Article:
Methods: between 2010 and 2017 ASA 3 patients who underwent emergency colon cancer surgery were included in the study. All of the study group was evaluated within the first 30-day time-frame. The results were obtained by a statistical comparison of the data of patients with and without mortality.

 

Results: one hundred and twenty eight patients included in the study. There was no statistical difference in the demographic data of the groups and the indications of the operation. The differences and durations of surgery also did not make any statistical difference. The complication rate was the same according to the Clavien-Dindo classification.

 

Conclusion: despite the screening programs applied in colorectal cancers, applications to emergency services and procedures performed under emergency conditions are still at high levels. Surgical operations, which have to be performed in patients with impaired metabolic status, carry major risks for patients, but their outcomes are also satisfactory for them.

 

 

Introduction    Down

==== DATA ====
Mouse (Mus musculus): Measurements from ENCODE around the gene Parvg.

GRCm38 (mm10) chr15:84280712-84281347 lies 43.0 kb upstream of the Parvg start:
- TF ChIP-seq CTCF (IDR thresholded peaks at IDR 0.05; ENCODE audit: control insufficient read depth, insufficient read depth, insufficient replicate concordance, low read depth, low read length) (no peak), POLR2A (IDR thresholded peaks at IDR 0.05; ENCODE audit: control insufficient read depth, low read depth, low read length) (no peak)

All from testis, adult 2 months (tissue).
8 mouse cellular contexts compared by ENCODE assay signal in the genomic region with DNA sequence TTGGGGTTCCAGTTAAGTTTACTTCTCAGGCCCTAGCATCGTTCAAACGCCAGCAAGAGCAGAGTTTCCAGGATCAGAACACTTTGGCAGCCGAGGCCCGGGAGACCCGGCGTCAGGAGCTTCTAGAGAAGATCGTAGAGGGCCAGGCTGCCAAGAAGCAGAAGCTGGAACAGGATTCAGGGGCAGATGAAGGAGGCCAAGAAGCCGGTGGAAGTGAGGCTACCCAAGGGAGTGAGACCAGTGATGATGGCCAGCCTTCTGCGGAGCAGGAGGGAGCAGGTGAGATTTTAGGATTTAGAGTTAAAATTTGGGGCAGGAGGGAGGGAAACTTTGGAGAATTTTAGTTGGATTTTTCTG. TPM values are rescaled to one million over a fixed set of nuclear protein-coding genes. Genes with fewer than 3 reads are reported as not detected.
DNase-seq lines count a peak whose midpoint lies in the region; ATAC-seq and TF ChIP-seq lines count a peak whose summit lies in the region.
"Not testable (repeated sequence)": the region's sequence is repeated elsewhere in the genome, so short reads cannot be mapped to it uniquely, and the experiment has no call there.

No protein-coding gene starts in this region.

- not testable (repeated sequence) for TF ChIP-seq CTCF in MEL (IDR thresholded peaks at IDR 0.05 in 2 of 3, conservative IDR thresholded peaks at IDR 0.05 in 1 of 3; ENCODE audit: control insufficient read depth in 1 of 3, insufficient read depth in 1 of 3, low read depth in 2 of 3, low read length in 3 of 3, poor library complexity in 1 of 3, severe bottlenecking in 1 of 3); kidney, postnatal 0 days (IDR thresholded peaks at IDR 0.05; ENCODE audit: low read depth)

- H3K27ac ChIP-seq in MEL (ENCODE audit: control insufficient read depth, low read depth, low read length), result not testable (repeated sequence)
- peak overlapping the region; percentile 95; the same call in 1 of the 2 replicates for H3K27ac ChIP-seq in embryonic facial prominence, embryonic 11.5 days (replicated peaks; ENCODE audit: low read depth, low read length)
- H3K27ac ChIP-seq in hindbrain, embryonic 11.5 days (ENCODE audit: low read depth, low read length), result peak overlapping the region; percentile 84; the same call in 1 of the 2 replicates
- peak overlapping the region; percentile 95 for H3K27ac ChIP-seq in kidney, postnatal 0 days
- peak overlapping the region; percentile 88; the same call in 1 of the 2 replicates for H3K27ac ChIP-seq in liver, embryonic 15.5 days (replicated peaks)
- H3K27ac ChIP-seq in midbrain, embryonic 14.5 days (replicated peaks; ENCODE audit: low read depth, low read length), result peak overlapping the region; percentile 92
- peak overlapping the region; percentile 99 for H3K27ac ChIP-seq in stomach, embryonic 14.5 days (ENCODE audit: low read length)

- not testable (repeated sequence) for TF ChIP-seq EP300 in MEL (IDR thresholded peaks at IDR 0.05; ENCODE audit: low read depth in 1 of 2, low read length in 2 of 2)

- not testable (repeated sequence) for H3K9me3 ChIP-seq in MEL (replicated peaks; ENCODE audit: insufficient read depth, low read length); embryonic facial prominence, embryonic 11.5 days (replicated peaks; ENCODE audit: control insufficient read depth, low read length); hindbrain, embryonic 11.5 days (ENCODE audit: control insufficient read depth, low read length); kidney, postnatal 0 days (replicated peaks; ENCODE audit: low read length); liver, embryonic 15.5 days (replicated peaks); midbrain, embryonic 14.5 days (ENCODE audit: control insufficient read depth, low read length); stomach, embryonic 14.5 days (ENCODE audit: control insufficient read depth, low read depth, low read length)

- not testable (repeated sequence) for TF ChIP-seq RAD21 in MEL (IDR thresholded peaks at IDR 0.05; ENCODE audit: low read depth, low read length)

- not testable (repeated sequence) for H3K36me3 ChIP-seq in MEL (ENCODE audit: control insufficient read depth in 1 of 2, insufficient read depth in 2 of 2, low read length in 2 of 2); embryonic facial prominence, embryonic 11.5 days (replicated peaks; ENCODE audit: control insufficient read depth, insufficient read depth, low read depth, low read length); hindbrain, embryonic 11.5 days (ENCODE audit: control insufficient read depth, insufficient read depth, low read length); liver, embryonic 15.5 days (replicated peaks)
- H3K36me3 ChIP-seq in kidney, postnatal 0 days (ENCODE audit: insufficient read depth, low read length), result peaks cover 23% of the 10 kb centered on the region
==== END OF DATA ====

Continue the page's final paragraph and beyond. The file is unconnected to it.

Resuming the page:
Colorectal cancers take the third place among cancer-related deaths in men and women [1]. They are often seen in the elderly population. Its prevalence is 1.6% in the 50-60 age group and 3% in the 70-age group [1]. It may manifest itself with numerous signs and symptoms as abdominal pain, changes in stool, loss of appetite, diarrhea, constipation, fatigue, feces with mucus, nausea, vomiting, rectal pain-bleeding and tenesmus. While patients are admitted with the necessity of emergency surgical intervention because they ignore the relevant the symptoms [2]. In the surgical treatment of obstructive colorectal cancers under emergency conditions, higher rates of morbidity and mortality are observed when compared with treatment under elective conditions [3]. Metabolic, cardiovascular, infectious, or respiratory tract problems may occur in these patients and result in worse outcomes when compared to elective surgery [4]. In this case, there are many treatment options such as ostomy, resection + ostomy or resection + anastomosis. In the literature, there are articles suggesting that only ostomy should be opened, but there are also reports indicating that resection may be also performed [5]. In the evaluation of the preoperative medical condition, the five-grade patient classification proposed by the American Society of Anesthesiologists (ASA) is used and the established criteria are as follows: ASA 1, normal healthy patient; ASA 2, patient with mild systemic disease; ASA 3, patient with severe systemic disease which is not incapacitating; ASA 4, patient with incapacitating systemic disease which is a constant threat to life; and ASA 5, moribund patient not expected to live twenty-four hours [6]. The aim of the present study was to investigate the factors affecting mortality within one month after surgery in ASA 3 patients who were followed up for colorectal cancer and had to undergo emergency surgery.